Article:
Compendium of Malaysian Intellectual Property Cases

They say one thing always lead to another.

It all started with a blog post entitled, “All Lawyers should have an iPad!” on LoyarBurok in 2011 which talks about the use of iPad by lawyers.

Immediately after posting that article, I was invited by the Bar Council to speak on the topic, “Use of Technology amongst Lawyers“.

Most of the participants of my talk were practitioners senior to me. However, Gaythri, the Head of Marketing of LexisNexis SEA (as then she was), a multinational legal information provider, attended too. She found out about my talk through Twitter.

After the talk, I was invited by Gaythri to review their upcoming LexisNexis iPad App which I gave input.

In early January 2012, LexisNexis sent me to Fukouka to attend the LexisNexis Customer Engagement Workshop at Fukouka. There I met Norainni, Associate Director of Product Development.

Before that, I started an eGroup on Google Groups called the Malaysian Intellectual Property and Information Technology Practitioner’s eGroup in 2009. I started the group with a purpose of sharing Court judgements relating to Intellectual Property and Information Technology. The eGroup grew and soon, many members started sharing judgements.

One day, in my effort of promoting my blawg, I thought of putting the these judgements online for people to download. I even thought of doing an eBook by compiling the judgements for download for free.

I guess my inspiration came from reading ancient case laws dating back to the early 1800s. A selection of oriental cases decided in the Supreme courts of the Straits’ Settlements by Robert Carr Woods Jr published in 1869 was one of my inspirations. The book was the first organised law report containing 12 cases decided between 1834 and 1869.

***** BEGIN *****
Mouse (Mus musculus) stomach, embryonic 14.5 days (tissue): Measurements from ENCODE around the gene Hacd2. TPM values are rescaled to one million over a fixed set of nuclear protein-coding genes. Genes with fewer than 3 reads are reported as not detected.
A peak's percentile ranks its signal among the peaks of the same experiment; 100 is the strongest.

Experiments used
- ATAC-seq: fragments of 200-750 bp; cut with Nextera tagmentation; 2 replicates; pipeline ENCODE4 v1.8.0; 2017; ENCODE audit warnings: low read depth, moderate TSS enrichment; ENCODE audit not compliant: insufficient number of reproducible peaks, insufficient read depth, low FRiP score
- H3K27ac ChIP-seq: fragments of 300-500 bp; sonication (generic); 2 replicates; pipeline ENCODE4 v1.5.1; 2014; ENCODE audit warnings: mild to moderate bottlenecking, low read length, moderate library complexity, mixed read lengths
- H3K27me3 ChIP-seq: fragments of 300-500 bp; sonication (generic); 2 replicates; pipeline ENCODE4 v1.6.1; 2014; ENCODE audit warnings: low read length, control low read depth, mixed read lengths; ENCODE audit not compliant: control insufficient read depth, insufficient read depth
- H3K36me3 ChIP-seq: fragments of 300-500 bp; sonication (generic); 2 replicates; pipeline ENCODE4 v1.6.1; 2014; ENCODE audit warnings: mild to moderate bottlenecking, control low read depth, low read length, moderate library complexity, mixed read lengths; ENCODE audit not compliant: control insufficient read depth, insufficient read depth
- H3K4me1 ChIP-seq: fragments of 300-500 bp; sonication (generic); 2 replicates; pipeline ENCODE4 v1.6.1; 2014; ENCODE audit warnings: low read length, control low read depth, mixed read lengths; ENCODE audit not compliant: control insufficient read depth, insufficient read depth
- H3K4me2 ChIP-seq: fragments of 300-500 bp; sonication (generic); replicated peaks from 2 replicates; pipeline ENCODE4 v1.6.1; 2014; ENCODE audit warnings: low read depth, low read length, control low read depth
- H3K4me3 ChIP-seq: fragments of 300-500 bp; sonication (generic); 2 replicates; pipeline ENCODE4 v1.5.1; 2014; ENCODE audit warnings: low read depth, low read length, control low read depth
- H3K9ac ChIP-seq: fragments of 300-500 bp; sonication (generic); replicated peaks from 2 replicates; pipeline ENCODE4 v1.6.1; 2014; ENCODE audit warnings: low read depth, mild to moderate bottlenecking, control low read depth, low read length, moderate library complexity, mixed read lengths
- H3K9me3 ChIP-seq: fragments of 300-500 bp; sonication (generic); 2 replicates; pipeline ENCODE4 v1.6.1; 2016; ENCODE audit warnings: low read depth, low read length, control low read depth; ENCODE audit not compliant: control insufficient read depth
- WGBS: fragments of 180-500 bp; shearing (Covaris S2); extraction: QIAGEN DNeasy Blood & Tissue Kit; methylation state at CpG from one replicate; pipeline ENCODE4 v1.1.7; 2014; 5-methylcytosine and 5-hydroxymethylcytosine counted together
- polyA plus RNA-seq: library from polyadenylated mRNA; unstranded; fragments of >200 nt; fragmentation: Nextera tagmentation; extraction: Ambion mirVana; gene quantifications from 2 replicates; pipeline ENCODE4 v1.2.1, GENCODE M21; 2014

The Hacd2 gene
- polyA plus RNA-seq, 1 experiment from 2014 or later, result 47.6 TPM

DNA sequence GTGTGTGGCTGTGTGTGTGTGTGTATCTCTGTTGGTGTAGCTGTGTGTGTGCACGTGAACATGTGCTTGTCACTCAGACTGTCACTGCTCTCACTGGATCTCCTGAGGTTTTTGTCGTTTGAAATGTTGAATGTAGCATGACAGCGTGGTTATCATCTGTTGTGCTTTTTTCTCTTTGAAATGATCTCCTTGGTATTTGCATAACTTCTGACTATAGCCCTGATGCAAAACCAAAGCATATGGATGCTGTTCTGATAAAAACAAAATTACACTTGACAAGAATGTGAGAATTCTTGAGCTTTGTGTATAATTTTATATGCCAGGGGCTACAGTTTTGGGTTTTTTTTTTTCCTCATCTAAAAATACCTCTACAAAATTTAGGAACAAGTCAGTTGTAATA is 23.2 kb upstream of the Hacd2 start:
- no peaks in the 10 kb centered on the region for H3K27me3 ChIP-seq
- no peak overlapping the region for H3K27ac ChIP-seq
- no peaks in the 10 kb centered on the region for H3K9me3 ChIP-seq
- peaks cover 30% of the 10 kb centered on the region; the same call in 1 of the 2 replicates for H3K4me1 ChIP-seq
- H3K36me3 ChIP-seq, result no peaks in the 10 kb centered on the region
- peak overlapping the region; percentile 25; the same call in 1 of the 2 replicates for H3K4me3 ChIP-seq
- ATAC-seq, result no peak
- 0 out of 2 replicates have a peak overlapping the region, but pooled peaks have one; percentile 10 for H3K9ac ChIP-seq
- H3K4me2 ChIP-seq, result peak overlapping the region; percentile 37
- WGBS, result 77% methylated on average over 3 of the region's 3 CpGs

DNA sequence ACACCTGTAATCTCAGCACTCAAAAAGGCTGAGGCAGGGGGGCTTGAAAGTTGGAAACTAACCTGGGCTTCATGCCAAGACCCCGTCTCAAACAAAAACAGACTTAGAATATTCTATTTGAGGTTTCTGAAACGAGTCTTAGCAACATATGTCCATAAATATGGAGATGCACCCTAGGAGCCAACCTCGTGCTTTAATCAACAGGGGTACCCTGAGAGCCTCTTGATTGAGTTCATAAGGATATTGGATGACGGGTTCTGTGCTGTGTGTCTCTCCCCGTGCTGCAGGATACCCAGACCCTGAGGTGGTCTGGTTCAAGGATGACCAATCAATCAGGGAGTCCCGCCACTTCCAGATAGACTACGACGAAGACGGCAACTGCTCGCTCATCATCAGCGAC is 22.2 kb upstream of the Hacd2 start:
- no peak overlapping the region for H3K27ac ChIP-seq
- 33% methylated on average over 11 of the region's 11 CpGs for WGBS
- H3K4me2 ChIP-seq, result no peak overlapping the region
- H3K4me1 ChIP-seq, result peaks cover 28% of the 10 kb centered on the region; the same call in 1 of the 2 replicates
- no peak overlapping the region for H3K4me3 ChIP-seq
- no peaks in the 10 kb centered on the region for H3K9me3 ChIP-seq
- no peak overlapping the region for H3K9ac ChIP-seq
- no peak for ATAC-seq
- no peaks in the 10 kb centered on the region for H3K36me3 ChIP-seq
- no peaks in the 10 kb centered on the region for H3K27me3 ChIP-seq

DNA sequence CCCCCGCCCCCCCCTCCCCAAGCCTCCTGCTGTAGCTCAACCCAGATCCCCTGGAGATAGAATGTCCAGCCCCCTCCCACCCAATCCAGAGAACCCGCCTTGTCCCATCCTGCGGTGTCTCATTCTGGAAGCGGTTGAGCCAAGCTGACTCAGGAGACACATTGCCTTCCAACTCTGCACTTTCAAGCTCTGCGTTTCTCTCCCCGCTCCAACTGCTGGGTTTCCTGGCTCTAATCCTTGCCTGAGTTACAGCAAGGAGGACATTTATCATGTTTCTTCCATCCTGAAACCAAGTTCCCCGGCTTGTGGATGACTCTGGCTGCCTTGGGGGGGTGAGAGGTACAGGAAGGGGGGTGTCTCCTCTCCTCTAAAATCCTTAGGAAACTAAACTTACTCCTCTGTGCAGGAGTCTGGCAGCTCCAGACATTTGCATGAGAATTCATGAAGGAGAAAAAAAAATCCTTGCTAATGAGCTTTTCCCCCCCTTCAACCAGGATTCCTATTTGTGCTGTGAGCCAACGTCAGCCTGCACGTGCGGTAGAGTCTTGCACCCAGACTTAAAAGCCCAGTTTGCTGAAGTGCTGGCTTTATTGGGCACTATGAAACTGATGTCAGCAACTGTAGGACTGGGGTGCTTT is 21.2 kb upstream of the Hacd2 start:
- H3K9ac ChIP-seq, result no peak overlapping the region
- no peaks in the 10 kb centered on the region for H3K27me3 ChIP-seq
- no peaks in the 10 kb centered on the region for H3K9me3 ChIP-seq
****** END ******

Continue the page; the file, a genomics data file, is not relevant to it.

I was inspired by the words of James William Norton Kyshe in Cases heard and determined in Her Majesty’s Supreme Court of the Straits Settlements, 1808 – 1885. vol. i, p. i:-

“Upon a question on which the cases decided by the Superior Courts at home, cannot give much assistance, since its determination depends in great measure on local circumstances, I think it is to be regretted that the Recorders did not preserve their judgments by publishing them….. This absence of published judgments is, as I have just said, to be regretted, because much uncertainty will continue to hang over the Administration of Justice in the Settlement. Each Recorder must begin de novo, and solve for himself, as best he may, the question whether this or that Statute is in force here; and the law will fluctuate according as he unconsciously departs from the views of his predecessors, and as his views, again are, in similar unconsciousness, departed from by his successors.” Sir Benson Maxwell, Journal Indian, Archipelago, vol. iii., part i., p. 59

Few months ago, I met Norainni again few months later at a friend’s book launch. I told her about my book and I ended up with my first book deal.

My book, entitled “Compendium of Malaysian Intellectual Property Cases”, is a compilation of reported and unreported Malaysia intellectual property cases. In this book, I’ve prepared catchwords for each cases for easy reading. You do not need to read the entire case to get the important points.

The first volume of my book contains more than 70 trade mark cases. The cases have been divided into sections such as infringement, passing off, rectification and opposition.

If the sale of this book does well, LexisNexis may publish the other volumes which have other topics such as patents, copyright, industrial designs and confidential information.

I get a very small royalty from each book – not enough to sustain me when I retire. But making money is certainly not my priority. All I wanted is to leave an impact and legacy. I want this book to be around for hundred of years.

You can order my book at LexisNexis’ website! You can download an extract of the book here.